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Improvements in the quality of excretory urography—largely the result of the introduction of tomography—and the recognition that large doses of contrast medium are relatively safe have significantly improved the evaluation of patients with chronic renal parenchymal disease. Renal diseases that were grouped on a histologic basis are now being separated into individual disease entities, often because of highly suggestive associated urographic findings. Parenchymal renal disorders, whether they become urologic or nephrologic problems, frequently are seen initially by the primary-care physician or internist. The unique approach to urographic interpretation detailed in this well-illustrated and easy-to-read book will help physicians confronted with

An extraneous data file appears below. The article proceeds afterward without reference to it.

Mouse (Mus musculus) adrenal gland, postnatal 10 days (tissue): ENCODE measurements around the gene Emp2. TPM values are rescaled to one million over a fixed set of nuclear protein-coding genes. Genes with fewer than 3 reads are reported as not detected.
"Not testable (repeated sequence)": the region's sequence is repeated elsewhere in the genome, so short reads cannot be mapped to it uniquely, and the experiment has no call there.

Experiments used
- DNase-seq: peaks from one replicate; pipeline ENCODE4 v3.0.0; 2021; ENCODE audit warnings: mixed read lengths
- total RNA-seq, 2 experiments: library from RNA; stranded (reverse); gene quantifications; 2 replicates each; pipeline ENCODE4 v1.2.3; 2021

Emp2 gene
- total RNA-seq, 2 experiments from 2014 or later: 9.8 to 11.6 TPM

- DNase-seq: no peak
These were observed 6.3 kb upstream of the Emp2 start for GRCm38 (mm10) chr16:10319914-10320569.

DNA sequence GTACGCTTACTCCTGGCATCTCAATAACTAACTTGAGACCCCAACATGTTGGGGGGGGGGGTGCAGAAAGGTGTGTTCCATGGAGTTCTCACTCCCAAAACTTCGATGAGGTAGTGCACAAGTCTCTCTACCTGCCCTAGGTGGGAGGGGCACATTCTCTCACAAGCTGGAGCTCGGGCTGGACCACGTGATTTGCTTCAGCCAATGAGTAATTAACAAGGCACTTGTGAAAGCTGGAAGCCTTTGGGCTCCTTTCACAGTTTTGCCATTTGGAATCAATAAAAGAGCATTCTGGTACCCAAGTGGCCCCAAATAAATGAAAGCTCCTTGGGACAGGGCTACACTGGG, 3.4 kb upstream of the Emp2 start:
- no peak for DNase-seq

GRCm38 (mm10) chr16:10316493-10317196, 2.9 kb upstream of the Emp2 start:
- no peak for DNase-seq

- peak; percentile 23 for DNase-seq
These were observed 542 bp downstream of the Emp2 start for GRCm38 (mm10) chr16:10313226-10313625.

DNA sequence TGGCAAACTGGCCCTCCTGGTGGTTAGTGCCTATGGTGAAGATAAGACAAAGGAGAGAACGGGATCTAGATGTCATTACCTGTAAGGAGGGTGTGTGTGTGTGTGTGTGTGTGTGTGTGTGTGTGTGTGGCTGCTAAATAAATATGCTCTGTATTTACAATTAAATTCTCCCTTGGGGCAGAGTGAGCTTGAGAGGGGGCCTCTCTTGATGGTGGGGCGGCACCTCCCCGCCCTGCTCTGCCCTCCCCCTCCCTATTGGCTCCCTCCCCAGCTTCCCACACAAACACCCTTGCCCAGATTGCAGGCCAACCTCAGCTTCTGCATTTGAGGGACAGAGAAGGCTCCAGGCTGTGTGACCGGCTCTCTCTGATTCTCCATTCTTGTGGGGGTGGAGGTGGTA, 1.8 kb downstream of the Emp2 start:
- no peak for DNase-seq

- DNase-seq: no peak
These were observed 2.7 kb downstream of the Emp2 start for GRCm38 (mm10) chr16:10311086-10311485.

Radiologic Diagnosis of Renal Parenchymal Disease.. Ann Intern Med. 1977;87:804–805. doi: https://doi.org/10.7326/0003-4819-87-6-804_3
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Published: Ann Intern Med. 1977;87(6):804-805.
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Print ISSN: 0003-4819 | Online ISSN: 1539-3704
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